Bowe Bergdahl Is Back in America

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FILE - This undated image provided by the U.S. Army shows Sgt. Bowe Bergdahl. U.S. officials say the only American soldier held prisoner in Afghanistan has been freed and is in U.S. custody. The officials say Sgt. Bowe Bergdahl's (boh BURG'-dahl) release was part of a negotiation that includes the release of five Afghan detainees held in the U.S. prison at Guantanamo Bay, Cuba. (AP Photo/U.S. Army) Photo: Uncredited

After five years of Taliban captivity and two weeks at an air base in Germany, U.S. Army Sergeant Bowe Bergdahl landed in San Antonio, Texas, last night. There, he “will continue the next phase of his reintegration process,” which could take weeks “or longer,” the New York Times reports, and will end when he’s allowed to see his parents. They’ve had no direct contact with Bergdahl since he was freed in a trade for five Taliban detainees from Guantánamo at the end of May. Then the Army has to figure out if he’s a deserter or worse.

There will be no party for his return. Bergdahl’s hometown of Hailey, Idaho, canceled a celebration it had planned for the return of the last American prisoner of war amid backlash about his motives for leaving his post in Afghanistan five years ago. Following reintegration, the Army said it “would continue its comprehensive review into the circumstances of his disappearance and captivity.”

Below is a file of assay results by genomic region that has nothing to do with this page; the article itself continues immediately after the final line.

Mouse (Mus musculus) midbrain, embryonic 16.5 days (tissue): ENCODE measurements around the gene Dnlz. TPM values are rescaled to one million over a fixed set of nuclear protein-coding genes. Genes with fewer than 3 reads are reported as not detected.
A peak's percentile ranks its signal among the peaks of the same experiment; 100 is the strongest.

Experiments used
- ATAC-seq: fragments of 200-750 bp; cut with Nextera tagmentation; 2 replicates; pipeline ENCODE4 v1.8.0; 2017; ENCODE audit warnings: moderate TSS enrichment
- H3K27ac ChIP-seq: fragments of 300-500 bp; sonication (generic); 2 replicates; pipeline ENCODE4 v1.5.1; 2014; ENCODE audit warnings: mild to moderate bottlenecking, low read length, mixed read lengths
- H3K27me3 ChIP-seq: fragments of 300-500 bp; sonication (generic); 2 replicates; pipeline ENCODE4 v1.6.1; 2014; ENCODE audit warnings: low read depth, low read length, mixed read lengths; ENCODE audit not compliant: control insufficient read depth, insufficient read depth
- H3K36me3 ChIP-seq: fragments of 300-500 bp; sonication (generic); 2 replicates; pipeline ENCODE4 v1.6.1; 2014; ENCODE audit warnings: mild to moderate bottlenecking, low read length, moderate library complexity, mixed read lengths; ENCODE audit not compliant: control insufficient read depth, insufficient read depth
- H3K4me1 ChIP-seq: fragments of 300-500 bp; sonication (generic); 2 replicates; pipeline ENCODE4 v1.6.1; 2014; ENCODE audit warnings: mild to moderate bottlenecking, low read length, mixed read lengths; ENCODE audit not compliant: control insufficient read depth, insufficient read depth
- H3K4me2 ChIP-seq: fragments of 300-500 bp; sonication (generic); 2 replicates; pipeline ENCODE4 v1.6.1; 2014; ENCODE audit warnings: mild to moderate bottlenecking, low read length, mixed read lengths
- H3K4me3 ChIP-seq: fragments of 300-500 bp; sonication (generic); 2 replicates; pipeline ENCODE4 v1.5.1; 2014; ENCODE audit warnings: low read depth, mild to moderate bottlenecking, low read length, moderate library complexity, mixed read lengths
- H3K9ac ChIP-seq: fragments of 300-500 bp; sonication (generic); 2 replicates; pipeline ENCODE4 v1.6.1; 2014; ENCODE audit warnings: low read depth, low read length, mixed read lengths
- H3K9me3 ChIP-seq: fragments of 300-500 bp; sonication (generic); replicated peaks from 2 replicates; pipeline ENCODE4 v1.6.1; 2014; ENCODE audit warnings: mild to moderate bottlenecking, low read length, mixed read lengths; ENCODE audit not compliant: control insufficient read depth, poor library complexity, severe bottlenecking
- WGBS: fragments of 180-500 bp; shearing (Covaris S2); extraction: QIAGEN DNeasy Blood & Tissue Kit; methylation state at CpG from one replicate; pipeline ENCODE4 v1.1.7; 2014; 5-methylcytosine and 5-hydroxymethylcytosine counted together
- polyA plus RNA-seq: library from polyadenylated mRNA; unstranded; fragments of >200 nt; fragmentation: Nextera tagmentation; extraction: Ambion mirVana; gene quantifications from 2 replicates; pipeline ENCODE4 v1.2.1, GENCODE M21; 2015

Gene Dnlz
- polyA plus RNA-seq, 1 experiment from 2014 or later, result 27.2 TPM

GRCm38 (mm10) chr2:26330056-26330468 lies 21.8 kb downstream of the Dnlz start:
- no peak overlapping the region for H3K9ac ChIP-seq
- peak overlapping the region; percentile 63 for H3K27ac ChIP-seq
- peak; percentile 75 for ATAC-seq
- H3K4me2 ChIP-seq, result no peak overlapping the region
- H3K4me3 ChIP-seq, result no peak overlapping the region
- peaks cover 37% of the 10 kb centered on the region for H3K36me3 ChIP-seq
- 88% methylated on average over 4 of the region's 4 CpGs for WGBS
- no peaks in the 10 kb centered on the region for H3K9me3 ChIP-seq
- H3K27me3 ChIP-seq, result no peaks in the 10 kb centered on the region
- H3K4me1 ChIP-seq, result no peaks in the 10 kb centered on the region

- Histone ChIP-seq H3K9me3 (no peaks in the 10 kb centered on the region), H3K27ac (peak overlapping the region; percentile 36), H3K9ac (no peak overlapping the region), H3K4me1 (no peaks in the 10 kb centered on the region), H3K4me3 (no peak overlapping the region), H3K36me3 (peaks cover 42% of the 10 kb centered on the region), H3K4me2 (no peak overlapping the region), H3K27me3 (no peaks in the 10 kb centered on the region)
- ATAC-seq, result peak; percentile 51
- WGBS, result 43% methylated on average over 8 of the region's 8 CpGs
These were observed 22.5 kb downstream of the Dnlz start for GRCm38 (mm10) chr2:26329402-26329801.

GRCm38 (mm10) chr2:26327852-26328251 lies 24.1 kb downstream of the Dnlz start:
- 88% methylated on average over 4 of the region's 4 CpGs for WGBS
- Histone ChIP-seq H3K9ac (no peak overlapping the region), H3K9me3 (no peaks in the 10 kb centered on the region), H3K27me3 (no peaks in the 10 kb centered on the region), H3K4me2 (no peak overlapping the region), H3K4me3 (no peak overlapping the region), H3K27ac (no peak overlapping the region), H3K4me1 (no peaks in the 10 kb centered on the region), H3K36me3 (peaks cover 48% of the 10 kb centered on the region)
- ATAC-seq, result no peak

The 28-year-old may have offered some vague clues in his writing, which includes references to loneliness, wandering, and Ayn Rand. The Daily Beast also obtained (poorly spelled) letters Bergdahl allegedly wrote to his parents from prison in 2012 and 2013. “Leadership was lacking, if not non-existent. The conditions were bad and looked to be getting worse for the men that where actuly the ones risking thier lives from attack,” he wrote. “If this letter makes it to the U.S.A., tell those involved in the investigation that there are more sides to the cittuwation … Please tell D.C. to wait for all evadince to come in.”